The Reserve Bank of India’s next review of monetary policy is scheduled for Tuesday, when it will announce whether it is cutting rates or holding them steady. This comes after a sequence of 13 increases, during which the central bank raised the policy rate from 3.25 per cent to 8.5 per cent. Last month, as signs that the economy was slowing became unmistakable, the RBI indicated a shift in its stance, saying that future changes in the policy rate would likely be downwards. Yet the timing of this much-anticipated downward shift is as yet unknown. It would be a mistake to leave it for later.
It is of course evident that the RBI continues to be concerned about inflationary pressure in the economy. Headline inflation, which had been driven up by a combination of factors – including increases in the prices of food products and oil, and the sharp decline of the rupee against the dollar – has moderated sharply. This movement has been thanks to the fact that food inflation has come down to near zero. However, inflation hawks point out that the manufacturing sector, in particular, is continuing to show high inflation. That is of course true. But there is little doubt that, as growth slows, India is moving towards a deflationary environment. The Reserve Bank must not be caught on the wrong foot; monetary policy must anticipate such changes. When rates were rising, the question of the lag with which monetary policy works was bruited about. Because of the weakness of many of the links between the financial and real sectors in India, monetary policy’s impact on prices and output is not as immediate as it is in more developed economies. The RBI is not making policy for January; it is making policy for several months down the line. Its own estimate of the the lag time is between three and six months. It will need to sensibly extrapolate recent data to come to a conclusion as to what it should do.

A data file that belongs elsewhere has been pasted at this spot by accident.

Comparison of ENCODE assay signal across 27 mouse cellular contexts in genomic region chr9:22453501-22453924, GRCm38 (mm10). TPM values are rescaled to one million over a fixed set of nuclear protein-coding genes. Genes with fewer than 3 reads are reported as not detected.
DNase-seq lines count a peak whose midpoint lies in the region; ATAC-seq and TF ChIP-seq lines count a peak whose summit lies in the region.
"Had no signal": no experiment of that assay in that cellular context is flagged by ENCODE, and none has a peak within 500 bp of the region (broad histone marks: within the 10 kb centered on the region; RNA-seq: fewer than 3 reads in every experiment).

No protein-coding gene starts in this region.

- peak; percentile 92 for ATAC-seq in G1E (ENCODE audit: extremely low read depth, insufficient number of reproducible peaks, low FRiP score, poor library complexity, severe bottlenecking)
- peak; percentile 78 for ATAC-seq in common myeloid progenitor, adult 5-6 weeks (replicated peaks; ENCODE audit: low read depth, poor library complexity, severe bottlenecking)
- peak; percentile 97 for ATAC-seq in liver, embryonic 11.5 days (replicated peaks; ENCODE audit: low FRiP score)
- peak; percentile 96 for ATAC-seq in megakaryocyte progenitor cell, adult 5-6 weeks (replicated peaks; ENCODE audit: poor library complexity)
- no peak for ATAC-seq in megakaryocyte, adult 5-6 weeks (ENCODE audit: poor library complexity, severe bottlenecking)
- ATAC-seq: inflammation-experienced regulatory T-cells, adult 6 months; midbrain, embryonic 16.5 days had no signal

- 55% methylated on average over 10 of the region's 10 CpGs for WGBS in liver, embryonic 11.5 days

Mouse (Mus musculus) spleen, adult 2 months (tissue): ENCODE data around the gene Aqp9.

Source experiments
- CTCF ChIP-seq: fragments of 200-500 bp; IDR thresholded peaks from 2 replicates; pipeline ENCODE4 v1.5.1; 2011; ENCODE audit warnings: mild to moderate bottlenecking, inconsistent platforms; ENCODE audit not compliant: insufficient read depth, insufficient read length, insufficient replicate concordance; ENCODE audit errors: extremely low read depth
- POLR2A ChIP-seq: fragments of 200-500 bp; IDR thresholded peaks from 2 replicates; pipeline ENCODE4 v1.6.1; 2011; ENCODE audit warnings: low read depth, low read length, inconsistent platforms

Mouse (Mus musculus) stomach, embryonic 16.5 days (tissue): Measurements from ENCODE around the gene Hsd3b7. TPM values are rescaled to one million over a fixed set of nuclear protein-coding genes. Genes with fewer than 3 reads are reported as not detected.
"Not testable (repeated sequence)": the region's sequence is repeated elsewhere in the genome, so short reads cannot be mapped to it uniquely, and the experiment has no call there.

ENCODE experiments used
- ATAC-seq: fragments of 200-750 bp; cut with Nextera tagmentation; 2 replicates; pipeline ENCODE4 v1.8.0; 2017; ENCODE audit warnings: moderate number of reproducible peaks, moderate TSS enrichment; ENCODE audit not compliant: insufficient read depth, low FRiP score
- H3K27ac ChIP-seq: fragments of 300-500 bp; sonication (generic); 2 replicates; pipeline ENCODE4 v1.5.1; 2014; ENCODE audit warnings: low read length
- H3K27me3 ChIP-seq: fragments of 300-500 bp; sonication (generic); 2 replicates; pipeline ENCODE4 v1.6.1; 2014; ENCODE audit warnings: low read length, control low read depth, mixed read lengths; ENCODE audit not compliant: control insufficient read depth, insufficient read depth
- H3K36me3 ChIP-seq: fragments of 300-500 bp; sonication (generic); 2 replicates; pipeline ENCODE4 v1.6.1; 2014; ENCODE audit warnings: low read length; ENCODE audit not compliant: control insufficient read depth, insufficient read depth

Recent data, of course, paint a worrying picture. The recovery of industrial production in November 2011 – after a poor October – was patchy, with capital and intermediate goods continuing to show no growth or an absolute decline. GDP growth estimates keep being revised downward, and it is possible that 2011-12 will end up being the worst performing since the drought year of 2002-03. The outlook for next year is cloudy, because the external environment continues to be unfavourable and indeed unpredictable. Businessmen’s wary calculations of the future have to be jogged to change, and reduced cost of capital is always a trigger for an uptick in investment, which is what the system needs. The time has come for Mint Road to signal unambiguously that restoring growth has become its priority. On January 24, the RBI should announce that it is cutting the repo rate by 25 if not 50 basis points.